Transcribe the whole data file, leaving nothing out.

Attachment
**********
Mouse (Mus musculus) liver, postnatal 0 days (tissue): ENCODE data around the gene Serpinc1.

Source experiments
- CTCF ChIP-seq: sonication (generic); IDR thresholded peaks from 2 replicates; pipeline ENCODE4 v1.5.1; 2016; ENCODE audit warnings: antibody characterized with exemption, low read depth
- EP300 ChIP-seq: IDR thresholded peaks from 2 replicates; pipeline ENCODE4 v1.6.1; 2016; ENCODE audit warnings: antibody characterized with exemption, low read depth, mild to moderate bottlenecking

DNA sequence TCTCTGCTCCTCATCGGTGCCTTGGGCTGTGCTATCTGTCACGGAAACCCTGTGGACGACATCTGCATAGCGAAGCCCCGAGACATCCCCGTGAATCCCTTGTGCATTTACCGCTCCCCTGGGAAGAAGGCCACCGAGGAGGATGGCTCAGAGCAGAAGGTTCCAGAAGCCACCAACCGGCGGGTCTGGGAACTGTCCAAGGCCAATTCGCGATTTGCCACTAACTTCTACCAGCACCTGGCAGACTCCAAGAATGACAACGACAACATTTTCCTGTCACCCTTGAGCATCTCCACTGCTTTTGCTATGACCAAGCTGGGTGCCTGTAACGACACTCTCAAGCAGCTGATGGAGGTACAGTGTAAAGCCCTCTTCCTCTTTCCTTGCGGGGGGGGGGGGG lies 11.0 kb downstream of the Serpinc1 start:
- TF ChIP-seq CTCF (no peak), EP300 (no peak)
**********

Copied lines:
Mouse (Mus musculus) liver, postnatal 0 days (tissue): ENCODE data around the gene Serpinc1.

Source experiments
- CTCF ChIP-seq: sonication (generic); IDR thresholded peaks from 2 replicates; pipeline ENCODE4 v1.5.1; 2016; ENCODE audit warnings: antibody characterized with exemption, low read depth
- EP300 ChIP-seq: IDR thresholded peaks from 2 replicates; pipeline ENCODE4 v1.6.1; 2016; ENCODE audit warnings: antibody characterized with exemption, low read depth, mild to moderate bottlenecking

DNA sequence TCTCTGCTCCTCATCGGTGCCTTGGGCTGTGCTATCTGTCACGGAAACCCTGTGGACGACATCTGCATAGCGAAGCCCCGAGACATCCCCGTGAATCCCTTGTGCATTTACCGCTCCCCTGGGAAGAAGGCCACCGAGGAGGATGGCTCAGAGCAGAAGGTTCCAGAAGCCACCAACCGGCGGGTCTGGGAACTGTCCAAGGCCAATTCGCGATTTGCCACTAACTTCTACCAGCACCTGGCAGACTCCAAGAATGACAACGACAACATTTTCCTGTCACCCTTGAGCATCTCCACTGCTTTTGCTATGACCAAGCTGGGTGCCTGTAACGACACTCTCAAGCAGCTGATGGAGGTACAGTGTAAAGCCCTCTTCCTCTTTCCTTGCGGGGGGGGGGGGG lies 11.0 kb downstream of the Serpinc1 start:
- TF ChIP-seq CTCF (no peak), EP300 (no peak)